Spring 2017

From Boom to Bust: Hardship, Mobilization & Russia’s Social Contract

Author
Samuel A. Greene
Abstract

This essay revisits the debate about Russia's “social contract,” arguing that the ability of the Russian system to maintain macro-political stability in the face of significant and prolonged micro-level economic hardship hinges on a peculiarly disengaged relationship between Russian citizens and their state. Russian citizens are seen clearly to understand the failings of the political system and leadership, reinforcing habits of “involution” learned over decades of institutional dysfunction. A review of recent protest movements, indeed, demonstrates that general quiescence coexists with a deep-seated antipathy toward the country's ruling elite, which lends particular animus to grassroots contention in a variety of settings. The question for Russia's sociopolitical future, however, remains an old one: can reactive civic mobilization lead to a proactive process of bottom-up agenda setting?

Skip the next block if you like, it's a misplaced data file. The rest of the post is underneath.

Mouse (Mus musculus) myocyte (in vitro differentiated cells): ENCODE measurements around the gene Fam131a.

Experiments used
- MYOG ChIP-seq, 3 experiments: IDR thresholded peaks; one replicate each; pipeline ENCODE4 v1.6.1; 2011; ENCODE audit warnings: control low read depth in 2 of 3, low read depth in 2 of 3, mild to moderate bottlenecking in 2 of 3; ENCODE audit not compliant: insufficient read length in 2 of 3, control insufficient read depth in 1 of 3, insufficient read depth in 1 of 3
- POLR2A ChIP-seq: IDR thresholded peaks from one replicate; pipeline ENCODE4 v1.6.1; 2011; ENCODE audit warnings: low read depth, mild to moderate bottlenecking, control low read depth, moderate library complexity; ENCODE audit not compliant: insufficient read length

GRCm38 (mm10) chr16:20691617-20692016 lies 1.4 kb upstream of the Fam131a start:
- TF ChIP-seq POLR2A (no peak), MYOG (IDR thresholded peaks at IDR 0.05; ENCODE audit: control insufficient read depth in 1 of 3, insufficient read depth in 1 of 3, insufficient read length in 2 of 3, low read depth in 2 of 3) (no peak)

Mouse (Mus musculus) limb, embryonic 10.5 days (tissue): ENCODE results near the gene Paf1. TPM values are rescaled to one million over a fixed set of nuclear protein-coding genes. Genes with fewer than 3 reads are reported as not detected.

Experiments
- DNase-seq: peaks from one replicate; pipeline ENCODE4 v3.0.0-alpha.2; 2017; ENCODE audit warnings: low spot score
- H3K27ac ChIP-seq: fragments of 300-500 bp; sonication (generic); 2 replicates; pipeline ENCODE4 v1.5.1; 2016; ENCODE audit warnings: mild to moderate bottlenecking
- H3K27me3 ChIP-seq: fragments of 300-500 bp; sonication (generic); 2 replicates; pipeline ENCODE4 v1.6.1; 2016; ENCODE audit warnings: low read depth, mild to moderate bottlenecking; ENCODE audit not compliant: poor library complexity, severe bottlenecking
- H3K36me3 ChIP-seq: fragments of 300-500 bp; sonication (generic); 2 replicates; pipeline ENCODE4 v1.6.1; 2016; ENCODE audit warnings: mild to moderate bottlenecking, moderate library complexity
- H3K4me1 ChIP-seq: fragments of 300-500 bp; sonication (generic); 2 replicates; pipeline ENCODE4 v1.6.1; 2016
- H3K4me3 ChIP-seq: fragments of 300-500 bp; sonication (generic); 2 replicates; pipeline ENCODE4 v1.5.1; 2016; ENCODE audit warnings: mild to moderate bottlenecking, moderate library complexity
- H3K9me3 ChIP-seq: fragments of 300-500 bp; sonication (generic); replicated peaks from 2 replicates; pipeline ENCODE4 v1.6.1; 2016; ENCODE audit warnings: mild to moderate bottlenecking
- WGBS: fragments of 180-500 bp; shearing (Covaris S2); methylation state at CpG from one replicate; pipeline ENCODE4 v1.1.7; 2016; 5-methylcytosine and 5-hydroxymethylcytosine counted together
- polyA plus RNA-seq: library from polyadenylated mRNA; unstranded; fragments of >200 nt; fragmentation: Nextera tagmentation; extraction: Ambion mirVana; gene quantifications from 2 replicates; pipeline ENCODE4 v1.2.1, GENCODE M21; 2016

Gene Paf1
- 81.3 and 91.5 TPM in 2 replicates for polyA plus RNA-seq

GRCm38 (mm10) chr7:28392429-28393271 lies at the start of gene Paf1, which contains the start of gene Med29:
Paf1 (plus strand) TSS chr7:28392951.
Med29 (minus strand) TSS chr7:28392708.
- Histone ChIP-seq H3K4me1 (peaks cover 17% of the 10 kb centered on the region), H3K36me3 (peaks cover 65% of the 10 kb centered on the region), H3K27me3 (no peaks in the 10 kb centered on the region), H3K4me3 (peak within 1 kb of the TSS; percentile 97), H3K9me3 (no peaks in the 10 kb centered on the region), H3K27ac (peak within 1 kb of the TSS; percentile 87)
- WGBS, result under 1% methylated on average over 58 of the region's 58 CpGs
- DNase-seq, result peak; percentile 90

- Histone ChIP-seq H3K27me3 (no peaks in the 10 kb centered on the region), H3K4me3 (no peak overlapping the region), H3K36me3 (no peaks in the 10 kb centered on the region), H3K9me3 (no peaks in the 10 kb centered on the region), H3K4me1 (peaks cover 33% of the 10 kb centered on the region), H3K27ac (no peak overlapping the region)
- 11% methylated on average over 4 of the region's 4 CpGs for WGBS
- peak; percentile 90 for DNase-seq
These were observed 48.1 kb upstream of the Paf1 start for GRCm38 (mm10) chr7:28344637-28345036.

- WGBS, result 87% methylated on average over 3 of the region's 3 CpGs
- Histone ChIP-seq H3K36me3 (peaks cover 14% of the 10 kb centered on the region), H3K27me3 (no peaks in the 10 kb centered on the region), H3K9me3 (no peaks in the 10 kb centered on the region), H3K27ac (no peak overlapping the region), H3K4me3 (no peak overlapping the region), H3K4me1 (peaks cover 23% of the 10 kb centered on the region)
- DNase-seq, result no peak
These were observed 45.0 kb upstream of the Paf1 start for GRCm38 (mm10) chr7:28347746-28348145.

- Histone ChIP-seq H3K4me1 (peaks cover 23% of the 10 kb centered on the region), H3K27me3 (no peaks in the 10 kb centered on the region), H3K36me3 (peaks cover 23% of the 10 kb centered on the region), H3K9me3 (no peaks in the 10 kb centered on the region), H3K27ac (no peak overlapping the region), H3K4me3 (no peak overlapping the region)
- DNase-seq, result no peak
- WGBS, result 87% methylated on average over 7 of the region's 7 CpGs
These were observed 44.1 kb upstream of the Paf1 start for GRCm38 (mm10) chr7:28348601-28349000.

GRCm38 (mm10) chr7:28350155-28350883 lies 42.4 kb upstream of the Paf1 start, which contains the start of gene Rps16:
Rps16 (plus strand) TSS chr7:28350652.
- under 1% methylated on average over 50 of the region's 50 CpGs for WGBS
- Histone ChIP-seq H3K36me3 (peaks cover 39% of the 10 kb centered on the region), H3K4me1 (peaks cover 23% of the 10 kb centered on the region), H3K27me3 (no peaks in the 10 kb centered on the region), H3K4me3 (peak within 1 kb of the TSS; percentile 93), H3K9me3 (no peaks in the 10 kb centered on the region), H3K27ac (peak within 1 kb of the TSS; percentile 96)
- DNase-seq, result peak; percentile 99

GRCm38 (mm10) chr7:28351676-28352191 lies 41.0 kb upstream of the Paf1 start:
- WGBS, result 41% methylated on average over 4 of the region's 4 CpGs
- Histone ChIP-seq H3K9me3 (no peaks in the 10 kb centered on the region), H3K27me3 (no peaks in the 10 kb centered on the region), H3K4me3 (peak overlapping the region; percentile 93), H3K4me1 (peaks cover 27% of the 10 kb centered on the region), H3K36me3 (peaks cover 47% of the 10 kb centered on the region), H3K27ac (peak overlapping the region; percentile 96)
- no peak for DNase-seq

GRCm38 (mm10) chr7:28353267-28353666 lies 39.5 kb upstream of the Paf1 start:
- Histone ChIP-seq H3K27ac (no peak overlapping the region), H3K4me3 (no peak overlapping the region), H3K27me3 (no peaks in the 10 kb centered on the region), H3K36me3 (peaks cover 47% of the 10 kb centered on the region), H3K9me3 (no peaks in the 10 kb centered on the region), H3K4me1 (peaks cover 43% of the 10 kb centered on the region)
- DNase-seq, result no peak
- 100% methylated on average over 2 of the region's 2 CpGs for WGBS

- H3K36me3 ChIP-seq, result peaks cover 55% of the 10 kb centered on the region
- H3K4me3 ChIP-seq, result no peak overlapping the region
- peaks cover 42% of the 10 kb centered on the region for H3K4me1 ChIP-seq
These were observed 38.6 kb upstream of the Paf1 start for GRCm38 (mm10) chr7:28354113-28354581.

SAMUEL A. GREENE is Director of the Russia Institute at King's College London and Senior Lecturer in Russian Politics. He has worked as Deputy Director of the Carnegie Moscow Center, as Director of the Center for the Study of New Media & Society, and as a freelance journalist in Moscow, Hungary, and the Balkans. He is the author of Moscow in Movement: Power and Opposition in Putin's Russia (2014). His blog, Moscow-on-Thames, may be accessed at https://moscowonthames.wordpress.com/.

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